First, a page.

The Secret Squirrel Project—a sister label of Corliss Estates and Tranche Cellars—launched in 2016 with a 2012 vintage and has taken Seattle by storm in the few years since. Certainly some of the winery’s success can be attributed to the quality of the juice inside; after all, Secret Squirrel has had a winning wine in three of our past four wine awards (2016, 2018 and again this year with its 2015 Bordeaux Red, which took home top honors in the Everyday Bordeaux Red Blend category). But the clever label that prominently features the eponymous rodent staring intensely at the consumer through a wine-red masquerade mask probably hasn’t hurt sales either.

The Corliss/Tranche team spent more than two years developing the design, engaging Gauge Branding, a Napa- and Chicago-based design firm. “It took a long time,” recalls winemaker Andrew Trio, “but we’re really happy with the results.” As Trio notes, a thoughtfully designed label is not only important because it looks great; it also “reflects the underlying quality and attention to detail that we show through our entire grape-growing and winemaking process.”

FAMILY AFFAIR: This stunning Red Mountain vineyard is owned by Vicky (left) and Scott Williams; Scott’s father planted the first grapes there, and their son JJ is now the third generation to run the vineyard

Kiona Vinedyards’ Heart of the Hill Vineyard
The accumulated wisdom of three decades of farming on Red Mountain went into Kiona’s Heart of the Hill Vineyard. The site is owned by Scott and Vicky Williams, and it was Scott’s father, John Williams (along with Jim Holmes), who planted the original Kiona estate vineyard in 1975, back when Red Mountain was an unassuming sagebrush slope. In 2006, the Williamses began planting Heart of the Hill, a process that continued piecemeal until its completion in 2014. There are now 148.5 acres under vine, on a site that JJ Williams (Scott and Vicky’s son, and the third generation of Williamses to work on Red Mountain) calls “ideally situated on the slope.”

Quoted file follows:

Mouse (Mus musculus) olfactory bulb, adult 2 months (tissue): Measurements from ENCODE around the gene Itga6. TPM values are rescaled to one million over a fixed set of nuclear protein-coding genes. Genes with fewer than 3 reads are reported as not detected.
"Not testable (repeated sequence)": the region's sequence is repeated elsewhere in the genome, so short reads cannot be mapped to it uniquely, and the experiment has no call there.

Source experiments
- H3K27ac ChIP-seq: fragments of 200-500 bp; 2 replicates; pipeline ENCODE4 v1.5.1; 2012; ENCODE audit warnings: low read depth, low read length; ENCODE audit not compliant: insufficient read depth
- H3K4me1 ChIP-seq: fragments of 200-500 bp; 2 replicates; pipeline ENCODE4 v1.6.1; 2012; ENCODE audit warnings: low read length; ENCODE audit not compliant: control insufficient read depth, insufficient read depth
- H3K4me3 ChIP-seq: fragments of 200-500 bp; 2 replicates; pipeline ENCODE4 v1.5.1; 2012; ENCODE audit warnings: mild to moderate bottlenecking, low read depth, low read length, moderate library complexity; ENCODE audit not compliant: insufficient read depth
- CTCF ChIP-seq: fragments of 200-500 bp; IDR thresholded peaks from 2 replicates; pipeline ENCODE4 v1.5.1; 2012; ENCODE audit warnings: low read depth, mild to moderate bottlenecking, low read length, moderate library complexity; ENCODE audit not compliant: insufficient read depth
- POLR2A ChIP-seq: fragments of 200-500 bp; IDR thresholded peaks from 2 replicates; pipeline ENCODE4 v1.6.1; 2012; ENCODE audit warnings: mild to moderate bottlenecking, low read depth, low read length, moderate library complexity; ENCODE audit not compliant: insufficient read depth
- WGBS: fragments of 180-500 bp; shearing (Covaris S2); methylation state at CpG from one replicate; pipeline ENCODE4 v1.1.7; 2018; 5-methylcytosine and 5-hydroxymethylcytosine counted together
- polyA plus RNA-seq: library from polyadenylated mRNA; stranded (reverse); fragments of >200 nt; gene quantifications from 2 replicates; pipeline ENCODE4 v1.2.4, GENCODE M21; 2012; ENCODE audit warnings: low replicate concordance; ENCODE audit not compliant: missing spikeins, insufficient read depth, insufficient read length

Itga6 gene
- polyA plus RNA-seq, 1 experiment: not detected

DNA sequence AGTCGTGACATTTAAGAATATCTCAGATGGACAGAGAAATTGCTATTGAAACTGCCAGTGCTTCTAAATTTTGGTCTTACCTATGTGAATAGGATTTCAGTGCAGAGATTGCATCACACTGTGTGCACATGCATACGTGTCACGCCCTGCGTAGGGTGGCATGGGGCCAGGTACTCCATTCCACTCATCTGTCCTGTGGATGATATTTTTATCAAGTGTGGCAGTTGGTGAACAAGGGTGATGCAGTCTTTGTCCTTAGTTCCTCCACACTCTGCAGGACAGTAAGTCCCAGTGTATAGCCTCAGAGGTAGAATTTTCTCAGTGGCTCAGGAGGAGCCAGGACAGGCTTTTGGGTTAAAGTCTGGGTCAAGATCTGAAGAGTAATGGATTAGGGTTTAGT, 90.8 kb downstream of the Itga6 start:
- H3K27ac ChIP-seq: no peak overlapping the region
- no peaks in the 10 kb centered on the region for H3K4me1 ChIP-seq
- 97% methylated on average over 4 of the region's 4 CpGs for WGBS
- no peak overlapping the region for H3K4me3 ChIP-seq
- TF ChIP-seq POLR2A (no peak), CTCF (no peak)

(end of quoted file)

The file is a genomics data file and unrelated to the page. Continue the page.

The family has bet big on Bordeaux varieties (they represent 94% of total planted acreage), and especially on Cabernet Sauvignon (81%), which has proven itself perfectly suited to this part of the Red Mountain slope, located just downslope from Col Solare Vineyard and just upslope from Ciel du Cheval Vineyard. And that bet is already paying dividends, with luminaries such as Betz Family Winery, Abeja and Long Shadows happily purchasing fruit from this young, exceedingly promising site right in the heart of Red Mountain.

BOSS OF THE BOTTLE: Erin Lyman and her partner have only owned Champion Wine Cellars for the last two years, but it’s already a Greenwood claim to fame

Follow Us

Crushing It: The Best Washington Wines of 2019

Crushing It: The Best Washington Wines of 2019

All the winners from the 14th Annual Seattle magazine Wine Awards

This article appears in print in the August 2019 issue as part of the 14th Annual Seattle magazine Wine Awards. Click here to subscribe. Prices listed may vary depending on place of purchase. Our team judged everyday bottles as under $35 and splurge bottles as over $35; the only exception is Cabernet Sauvignon, which also has a special-occasion…